“If I was in this position, four years ago, and I was playing with Will in the final group, I'd be concerned that I'm going to be 15, 20 behind him. And I felt comfortable all day that I was going to be past him, which to me gives me confidence obviously going into the next shot knowing that you've got less club. There's a bit of a mentality thing, that when you're hitting it past people, it's quite nice.”

Matt Fitzpatrick of England and caddie Billy Foster celebrate with the U.S. Open Championship - GETTY IMAGES
Matt Fitzpatrick of England and caddie Billy Foster celebrate with the U.S. Open Championship - GETTY IMAGES

Fitzpatrick was quick to congratulate Billy Foster, the 59-year-old caddie, also from Yorkshire, who finally won a major after 40 years on Tour in which he has worked with the likes of Seve Ballesteros, Darren Clarke, Lee Westwood, Sergio Garcia and Thomas Bjorn.

“I can't tell you how much it means to Billy,” he said. “It's unbelievable. I know it's something he's wanted for a long, long, long time. To do it today is incredible.”

Foster later admitted that it was his idea for Fitzpatrick to play a three-wood off the tee on the last-hole, whilst the golfer was favouring a driver. Going with the shorter club, he found the fairway bunker and at that stage a play-off seemed favourite. But he hit it to 18 feet in a shot that Paul Azinger, the former US Ryder Cup captain, labelled on NBC “as good as the Sandy Lyle bunker shot [on the 18th] at Augusta all those years ago [in 1988].”

“One thing that I've been really struggling with this year is fairway bunker play,” Fitzpatrick  said.”One good thing is the way the lie was, it forced me not to go towards the pin.

“But I just feel like I'm a fast player, and when I look back, it just all happened so fast. It was like just kind of natural ability took over and I just played the shot that was at hand, as if I was a junior trying to hit it close And I didn't mean to do that, but I just committed to the shot we kind of planned and came out of it with a squeezy fade. Yeah, it was amazing. It's one of the best shots I ever hit, there's no doubt about it.”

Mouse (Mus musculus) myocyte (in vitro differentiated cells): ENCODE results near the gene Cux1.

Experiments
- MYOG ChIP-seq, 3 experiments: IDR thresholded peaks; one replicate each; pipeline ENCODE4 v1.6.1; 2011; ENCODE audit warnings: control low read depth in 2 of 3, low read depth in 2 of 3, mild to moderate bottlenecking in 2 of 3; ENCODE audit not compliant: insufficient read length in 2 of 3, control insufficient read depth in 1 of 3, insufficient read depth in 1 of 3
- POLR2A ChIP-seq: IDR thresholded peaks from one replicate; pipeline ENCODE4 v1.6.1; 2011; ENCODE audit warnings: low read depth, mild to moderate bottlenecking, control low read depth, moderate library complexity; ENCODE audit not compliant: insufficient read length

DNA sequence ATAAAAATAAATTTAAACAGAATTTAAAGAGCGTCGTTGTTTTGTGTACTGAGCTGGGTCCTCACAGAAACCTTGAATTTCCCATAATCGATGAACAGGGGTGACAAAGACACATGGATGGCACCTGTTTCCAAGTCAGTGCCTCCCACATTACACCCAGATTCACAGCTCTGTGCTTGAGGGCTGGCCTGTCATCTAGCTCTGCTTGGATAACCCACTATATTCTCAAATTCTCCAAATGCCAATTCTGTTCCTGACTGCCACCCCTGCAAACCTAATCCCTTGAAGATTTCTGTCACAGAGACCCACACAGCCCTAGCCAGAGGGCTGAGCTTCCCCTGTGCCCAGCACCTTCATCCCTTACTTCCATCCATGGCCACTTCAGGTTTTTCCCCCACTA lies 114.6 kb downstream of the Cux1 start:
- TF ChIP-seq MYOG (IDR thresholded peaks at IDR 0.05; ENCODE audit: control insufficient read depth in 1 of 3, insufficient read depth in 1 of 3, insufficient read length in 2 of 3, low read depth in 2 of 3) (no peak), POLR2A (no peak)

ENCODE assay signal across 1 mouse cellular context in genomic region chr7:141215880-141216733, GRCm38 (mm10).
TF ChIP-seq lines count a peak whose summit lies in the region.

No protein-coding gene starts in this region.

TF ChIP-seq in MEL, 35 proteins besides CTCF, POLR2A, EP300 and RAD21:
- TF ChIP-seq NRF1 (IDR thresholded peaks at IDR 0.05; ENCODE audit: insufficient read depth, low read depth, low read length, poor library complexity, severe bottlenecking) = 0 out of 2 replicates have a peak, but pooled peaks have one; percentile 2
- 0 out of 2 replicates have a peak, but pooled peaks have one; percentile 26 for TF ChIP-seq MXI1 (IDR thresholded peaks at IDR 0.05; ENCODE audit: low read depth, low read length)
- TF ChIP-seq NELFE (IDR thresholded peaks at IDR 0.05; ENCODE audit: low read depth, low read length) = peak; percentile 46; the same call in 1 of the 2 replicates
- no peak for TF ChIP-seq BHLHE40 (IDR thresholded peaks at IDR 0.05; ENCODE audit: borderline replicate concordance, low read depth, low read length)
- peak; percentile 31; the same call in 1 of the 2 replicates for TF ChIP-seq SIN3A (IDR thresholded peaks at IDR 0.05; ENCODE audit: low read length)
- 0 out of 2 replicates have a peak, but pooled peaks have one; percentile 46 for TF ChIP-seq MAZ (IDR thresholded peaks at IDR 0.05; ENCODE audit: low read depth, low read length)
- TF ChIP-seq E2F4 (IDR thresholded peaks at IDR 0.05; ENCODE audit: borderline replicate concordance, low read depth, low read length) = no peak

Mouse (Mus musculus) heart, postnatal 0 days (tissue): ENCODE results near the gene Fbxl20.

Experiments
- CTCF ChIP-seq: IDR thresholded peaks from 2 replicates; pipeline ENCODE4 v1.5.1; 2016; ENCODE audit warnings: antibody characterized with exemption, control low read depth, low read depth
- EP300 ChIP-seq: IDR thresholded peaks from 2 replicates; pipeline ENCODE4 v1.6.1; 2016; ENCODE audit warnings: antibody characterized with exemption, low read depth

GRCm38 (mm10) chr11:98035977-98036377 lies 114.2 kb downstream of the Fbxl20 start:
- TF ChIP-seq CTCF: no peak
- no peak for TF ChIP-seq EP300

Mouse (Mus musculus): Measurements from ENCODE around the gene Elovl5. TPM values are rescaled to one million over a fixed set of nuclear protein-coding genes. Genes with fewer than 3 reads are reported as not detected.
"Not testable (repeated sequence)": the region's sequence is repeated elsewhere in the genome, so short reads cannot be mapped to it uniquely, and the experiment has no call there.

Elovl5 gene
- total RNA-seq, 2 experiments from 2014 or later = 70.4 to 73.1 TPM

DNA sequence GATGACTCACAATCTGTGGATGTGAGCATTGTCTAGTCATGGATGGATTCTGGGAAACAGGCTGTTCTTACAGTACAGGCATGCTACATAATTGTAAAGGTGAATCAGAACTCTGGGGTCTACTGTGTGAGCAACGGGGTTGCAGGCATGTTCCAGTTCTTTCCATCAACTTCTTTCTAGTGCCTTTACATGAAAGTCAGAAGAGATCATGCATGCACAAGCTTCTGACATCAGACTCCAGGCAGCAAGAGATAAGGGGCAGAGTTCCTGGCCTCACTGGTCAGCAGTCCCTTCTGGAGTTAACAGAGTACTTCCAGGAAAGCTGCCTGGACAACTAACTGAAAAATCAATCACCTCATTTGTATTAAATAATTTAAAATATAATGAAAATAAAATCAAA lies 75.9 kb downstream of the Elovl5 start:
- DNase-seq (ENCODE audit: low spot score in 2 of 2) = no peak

The unassuming Fitzpatrick has always been underrated and compared himself with his beloved Sheffield United. “I feel like I'm the same deal, not expected to do well, not expected to succeed. But I've won a major today,” he said. “I feel like I’ve certainly work hard for it, and that's kind of where I've grown up from is that's the mentality of everyone around there. It's kind of you're told it's not upper class at all. It’s like and underdog mentality. You work for what you get.”

Fitzpatrick will now take two weeks off, before reappearing at the Scottish Open, the week before the 150th Open Championship at St Andrews. After picking up the winning cheque for £2.3 million, he vowed that this is just the beginning of his major odyssey.

“Six majors is the number,” he said, stating his ambition to equal Sir Nick Faldo’s European record in the modern age. “I love playing St. Andrews. It's a great golf course. It's going to be interesting, obviously, with the length and everything. Now I'm a bomber, I'll probably be driving most of the greens.”